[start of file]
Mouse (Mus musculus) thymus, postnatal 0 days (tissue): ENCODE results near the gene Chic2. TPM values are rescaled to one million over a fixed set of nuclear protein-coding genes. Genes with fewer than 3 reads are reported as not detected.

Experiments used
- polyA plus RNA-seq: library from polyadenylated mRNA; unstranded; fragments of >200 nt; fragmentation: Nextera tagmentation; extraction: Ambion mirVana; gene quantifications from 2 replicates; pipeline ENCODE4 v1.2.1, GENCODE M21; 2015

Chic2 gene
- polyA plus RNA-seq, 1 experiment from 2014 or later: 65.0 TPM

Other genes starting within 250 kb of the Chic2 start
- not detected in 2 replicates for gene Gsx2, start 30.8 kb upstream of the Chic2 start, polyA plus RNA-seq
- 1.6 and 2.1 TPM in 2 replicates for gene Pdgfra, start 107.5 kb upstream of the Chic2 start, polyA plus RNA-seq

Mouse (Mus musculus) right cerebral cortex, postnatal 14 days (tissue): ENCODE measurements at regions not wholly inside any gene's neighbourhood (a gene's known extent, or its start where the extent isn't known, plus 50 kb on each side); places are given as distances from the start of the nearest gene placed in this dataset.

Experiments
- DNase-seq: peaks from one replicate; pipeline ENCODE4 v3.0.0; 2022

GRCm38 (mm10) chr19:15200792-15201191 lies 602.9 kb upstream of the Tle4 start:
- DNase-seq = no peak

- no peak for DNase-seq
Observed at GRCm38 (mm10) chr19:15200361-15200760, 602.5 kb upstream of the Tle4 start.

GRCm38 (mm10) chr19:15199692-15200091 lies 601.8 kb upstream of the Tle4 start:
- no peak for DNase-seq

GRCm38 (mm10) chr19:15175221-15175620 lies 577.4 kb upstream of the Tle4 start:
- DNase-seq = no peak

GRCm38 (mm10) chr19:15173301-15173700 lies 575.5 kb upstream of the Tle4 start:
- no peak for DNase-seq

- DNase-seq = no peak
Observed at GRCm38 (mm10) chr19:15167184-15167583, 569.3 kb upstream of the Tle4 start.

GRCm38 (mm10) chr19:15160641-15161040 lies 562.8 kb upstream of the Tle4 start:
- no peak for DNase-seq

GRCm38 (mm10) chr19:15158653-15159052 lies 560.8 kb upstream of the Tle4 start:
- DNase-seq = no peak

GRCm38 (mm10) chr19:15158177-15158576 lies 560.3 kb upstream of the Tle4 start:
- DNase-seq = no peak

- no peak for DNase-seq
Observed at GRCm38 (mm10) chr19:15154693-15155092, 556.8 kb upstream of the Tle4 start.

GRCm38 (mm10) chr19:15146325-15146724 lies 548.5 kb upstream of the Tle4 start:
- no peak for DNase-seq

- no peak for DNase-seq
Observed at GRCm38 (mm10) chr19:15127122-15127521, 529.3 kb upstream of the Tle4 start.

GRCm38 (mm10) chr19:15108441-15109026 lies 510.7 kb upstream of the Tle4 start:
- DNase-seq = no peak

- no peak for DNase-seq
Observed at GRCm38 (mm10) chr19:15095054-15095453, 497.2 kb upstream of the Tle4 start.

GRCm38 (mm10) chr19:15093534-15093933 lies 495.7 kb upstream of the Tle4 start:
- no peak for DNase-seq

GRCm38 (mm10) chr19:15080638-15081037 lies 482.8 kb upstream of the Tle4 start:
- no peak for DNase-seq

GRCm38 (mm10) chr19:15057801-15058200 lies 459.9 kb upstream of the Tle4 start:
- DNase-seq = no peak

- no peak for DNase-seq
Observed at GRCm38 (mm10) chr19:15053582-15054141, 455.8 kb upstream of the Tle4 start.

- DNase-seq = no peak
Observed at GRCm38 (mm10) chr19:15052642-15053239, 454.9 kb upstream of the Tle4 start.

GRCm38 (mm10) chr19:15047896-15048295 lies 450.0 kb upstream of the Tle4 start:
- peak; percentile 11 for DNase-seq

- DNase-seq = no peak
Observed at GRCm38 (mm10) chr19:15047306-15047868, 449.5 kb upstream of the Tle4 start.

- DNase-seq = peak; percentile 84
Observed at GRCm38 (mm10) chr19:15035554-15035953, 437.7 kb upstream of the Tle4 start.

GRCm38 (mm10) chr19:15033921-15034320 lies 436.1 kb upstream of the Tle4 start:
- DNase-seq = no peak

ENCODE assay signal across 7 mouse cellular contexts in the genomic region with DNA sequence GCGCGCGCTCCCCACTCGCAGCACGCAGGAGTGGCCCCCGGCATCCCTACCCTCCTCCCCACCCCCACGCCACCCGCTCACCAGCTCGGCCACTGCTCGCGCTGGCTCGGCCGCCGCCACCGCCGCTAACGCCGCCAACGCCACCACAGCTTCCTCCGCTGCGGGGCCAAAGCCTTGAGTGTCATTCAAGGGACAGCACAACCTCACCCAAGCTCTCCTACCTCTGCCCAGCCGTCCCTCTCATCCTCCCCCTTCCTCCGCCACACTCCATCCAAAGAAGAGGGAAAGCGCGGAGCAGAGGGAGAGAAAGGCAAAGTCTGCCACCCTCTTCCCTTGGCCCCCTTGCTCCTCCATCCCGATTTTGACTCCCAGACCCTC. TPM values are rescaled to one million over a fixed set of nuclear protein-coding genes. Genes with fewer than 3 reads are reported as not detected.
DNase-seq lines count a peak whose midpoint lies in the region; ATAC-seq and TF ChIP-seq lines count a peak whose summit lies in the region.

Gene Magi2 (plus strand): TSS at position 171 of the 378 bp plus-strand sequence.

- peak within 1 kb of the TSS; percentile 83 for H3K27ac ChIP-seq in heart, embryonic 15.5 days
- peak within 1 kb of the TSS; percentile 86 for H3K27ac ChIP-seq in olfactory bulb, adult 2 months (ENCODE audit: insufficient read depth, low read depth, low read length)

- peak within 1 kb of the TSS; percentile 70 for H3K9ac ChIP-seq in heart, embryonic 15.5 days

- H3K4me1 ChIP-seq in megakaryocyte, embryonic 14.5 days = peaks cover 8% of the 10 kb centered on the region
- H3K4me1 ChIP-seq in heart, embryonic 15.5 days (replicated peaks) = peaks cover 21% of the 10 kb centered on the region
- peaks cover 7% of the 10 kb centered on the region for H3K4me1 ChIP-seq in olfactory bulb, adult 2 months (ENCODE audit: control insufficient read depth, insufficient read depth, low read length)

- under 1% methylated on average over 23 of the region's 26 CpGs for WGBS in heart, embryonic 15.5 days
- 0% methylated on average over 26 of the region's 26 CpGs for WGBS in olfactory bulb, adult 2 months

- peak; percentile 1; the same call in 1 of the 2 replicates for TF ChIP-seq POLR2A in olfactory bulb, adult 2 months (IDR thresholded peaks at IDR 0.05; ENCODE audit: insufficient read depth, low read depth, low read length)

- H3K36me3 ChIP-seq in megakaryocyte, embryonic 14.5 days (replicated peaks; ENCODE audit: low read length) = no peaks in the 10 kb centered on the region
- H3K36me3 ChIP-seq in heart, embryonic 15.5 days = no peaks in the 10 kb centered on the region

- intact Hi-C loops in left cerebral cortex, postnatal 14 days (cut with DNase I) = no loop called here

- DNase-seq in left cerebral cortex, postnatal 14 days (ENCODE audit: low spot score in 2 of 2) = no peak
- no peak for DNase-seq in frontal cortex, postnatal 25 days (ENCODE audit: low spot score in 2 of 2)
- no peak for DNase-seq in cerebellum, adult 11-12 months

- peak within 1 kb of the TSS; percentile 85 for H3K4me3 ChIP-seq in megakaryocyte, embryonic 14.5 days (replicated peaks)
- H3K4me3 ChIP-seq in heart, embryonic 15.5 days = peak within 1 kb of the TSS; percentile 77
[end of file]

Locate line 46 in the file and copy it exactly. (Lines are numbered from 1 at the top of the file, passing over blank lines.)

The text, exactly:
- no peak for DNase-seq